Context. Camera trapping is a widely used monitoring tool for a broad range of species across most habitat types. Camera trapping has some major advantages over other trapping methods, such as pitfall traps, because cameras can be left in the field for extended periods of time. However, there is still a need to compare traditional trapping methods with newer techniques.
Aims. To compare trap rates, species richness and community composition of small mammals and reptiles by using passive, unbaited camera traps and pitfall traps.
Methods. We directly compared pitfall trapping (20-L buried buckets) with downward-facing infrared-camera traps (Reconyx) to survey small reptiles and mammals at 16 sites within a forested habitat in south-western Australia. We compared species captured using each method, as well as the costs associated with each.
Key results. Overall, we recorded 228 reptiles, 16 mammals and 1 frog across 640 pitfall trap-nights (38.3 animal captures per 100 trap-nights) compared to 271 reptiles and 265 mammals (for species likely to be captured in pitfall traps) across 2572 camera trap nights (20.8 animal captures per 100 trap-nights). When trap effort is taken into account, camera trapping was only 23% as efficient as pitfall trapping for small reptiles (mostly Scincidae), but was five times more efficient for surveying small mammals (Dasyuridae). Comparing only those species that were likely to be captured in pitfall traps, 13 species were recorded by camera trapping compared with 20 species recorded from pitfall trapping; however, we found significant (P < 0.001) differences in community composition between the methods. In terms of cost efficacy, camera trapping was the more expensive method for our short, 4-month survey when taking the cost of cameras into consideration.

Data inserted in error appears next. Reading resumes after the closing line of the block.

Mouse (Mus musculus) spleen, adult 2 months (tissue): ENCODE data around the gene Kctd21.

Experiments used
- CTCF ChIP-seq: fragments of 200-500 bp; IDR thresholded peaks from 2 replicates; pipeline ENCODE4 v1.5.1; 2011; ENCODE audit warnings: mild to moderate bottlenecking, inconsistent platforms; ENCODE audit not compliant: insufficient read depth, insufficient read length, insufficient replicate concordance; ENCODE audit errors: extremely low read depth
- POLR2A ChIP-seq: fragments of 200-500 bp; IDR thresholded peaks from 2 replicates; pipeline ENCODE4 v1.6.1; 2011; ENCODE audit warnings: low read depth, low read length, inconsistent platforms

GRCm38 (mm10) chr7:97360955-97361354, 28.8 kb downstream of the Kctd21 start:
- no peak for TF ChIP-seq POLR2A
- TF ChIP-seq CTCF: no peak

Conclusions. Applicability of camera trapping is dependent on the specific aims of the intended research. Camera trapping is beneficial where community responses to ecosystem disturbance are being tested. Live capture of small reptiles via pitfall trapping allows for positive species identification, morphological assessment, and collection of reference photos to help identify species from camera photos.
Implications. As stand-alone techniques, both survey methods under-represent the available species present in a region. The use of more than one survey method improves the scope of fauna community assessments.